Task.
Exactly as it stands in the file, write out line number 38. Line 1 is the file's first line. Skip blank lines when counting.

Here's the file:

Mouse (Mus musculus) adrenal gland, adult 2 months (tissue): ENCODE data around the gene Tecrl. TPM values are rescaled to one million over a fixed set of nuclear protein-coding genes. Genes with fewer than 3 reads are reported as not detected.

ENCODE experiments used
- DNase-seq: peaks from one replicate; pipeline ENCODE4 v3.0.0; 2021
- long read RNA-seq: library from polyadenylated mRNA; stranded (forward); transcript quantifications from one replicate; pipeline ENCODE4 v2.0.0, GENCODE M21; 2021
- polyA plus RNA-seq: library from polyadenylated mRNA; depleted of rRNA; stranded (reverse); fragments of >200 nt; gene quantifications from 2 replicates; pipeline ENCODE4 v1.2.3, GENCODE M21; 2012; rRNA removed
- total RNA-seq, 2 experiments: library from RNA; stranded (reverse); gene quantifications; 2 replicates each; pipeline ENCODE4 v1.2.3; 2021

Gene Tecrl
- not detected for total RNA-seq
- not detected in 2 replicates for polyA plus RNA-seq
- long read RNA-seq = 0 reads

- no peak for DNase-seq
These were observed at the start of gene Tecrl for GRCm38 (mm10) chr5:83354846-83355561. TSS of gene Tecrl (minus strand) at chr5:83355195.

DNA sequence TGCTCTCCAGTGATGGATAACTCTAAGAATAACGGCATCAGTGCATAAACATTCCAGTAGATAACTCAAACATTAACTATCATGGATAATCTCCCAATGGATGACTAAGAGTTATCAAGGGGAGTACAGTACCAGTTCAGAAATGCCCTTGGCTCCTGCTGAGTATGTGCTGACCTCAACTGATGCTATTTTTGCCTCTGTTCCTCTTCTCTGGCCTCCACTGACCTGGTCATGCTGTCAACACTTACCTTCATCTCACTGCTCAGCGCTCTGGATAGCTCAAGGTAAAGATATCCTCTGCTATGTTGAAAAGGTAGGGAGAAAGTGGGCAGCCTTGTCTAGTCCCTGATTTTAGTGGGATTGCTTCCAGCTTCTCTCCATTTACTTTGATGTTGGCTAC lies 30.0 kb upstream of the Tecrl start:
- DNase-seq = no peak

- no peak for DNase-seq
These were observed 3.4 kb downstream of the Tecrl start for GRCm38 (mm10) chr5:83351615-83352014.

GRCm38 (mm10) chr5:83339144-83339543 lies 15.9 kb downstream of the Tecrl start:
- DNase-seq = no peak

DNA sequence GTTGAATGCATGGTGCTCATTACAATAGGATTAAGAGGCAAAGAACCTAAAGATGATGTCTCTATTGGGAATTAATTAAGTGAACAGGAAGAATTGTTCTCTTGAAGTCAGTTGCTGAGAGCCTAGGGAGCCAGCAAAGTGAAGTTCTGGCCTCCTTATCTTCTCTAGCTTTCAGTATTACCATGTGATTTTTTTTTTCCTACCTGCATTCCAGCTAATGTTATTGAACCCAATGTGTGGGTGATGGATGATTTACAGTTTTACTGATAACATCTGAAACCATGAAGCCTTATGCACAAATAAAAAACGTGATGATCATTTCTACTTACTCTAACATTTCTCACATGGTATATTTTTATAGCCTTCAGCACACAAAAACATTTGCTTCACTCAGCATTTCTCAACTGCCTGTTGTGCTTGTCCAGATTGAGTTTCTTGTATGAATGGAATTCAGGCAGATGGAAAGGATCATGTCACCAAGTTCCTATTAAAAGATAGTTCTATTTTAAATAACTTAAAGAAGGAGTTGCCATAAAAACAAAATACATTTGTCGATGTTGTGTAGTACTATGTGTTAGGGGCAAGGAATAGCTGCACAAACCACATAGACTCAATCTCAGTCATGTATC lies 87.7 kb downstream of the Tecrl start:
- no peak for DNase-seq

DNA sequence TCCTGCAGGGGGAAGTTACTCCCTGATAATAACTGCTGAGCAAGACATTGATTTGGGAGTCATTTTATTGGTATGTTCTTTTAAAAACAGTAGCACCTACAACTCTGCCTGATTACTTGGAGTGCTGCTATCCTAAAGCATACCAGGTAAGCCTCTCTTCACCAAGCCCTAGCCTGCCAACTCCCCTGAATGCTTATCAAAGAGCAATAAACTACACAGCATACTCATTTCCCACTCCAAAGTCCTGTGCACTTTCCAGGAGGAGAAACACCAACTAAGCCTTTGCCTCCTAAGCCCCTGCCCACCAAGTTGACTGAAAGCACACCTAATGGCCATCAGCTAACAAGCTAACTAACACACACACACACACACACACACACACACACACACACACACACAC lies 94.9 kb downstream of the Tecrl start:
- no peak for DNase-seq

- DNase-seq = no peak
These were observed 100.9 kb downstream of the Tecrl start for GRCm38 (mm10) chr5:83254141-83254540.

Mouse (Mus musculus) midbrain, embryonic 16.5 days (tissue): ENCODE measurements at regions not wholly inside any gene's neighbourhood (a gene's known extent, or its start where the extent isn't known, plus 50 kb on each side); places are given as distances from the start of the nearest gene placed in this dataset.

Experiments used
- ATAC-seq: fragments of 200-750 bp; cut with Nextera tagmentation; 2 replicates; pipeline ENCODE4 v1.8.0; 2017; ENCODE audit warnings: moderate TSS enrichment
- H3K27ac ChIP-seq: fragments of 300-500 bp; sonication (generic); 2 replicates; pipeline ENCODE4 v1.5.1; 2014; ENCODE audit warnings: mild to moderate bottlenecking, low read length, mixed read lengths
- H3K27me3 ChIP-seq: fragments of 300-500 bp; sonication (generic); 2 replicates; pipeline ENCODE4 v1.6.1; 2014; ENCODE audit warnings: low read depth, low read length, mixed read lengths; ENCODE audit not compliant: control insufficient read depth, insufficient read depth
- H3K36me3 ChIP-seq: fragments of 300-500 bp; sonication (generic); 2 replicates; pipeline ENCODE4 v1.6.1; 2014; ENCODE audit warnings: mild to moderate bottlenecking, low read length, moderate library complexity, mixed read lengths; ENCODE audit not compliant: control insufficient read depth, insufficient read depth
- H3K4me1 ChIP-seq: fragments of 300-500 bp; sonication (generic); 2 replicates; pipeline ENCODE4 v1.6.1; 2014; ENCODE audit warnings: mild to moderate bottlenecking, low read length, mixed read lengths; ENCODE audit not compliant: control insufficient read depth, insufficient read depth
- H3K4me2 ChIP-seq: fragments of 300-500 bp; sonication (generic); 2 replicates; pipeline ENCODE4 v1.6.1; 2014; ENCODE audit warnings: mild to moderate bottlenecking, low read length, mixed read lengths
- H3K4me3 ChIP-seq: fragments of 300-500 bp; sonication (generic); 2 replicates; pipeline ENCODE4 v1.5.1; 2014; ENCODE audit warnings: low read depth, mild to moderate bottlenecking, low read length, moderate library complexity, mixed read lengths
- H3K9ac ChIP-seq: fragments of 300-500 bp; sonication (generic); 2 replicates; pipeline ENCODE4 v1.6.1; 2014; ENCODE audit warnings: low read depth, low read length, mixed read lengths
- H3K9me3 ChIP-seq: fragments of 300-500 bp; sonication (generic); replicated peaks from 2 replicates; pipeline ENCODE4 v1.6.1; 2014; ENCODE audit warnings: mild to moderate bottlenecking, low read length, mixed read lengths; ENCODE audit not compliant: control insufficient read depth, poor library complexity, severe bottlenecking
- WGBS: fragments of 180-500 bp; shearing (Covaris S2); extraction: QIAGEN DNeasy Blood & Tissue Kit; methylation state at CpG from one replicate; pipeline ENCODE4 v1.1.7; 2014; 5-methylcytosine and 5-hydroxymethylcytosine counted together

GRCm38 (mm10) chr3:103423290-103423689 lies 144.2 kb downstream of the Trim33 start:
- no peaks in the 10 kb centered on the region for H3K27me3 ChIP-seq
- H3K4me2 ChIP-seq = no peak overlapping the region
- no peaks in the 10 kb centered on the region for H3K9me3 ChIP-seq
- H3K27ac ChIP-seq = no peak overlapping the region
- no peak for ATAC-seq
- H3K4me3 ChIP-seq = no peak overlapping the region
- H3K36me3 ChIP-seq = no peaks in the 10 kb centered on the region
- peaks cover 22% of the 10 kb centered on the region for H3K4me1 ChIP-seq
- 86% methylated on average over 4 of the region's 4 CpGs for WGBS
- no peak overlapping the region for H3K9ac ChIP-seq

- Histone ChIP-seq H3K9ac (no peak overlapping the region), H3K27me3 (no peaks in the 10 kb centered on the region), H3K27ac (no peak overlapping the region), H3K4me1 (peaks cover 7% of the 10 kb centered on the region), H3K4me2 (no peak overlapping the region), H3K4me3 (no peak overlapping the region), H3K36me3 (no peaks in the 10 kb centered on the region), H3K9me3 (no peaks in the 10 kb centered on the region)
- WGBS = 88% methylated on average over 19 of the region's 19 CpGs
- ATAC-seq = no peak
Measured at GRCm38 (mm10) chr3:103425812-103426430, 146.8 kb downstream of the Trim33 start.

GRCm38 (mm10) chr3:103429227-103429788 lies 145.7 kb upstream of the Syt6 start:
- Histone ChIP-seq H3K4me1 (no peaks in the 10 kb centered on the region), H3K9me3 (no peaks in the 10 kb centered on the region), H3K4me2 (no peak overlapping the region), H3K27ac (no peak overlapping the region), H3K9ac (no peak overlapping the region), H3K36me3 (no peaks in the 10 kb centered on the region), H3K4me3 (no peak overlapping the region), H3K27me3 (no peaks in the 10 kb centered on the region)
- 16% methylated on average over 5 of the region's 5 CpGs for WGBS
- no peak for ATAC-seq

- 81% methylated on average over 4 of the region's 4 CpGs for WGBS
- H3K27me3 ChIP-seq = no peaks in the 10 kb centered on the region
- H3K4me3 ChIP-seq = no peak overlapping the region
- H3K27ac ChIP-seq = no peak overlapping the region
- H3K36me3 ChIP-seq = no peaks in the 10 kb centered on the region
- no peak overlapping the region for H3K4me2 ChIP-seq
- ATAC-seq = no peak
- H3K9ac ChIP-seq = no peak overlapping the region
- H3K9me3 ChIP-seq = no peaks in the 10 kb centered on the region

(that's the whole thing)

- no peaks in the 10 kb centered on the region for H3K27me3 ChIP-seq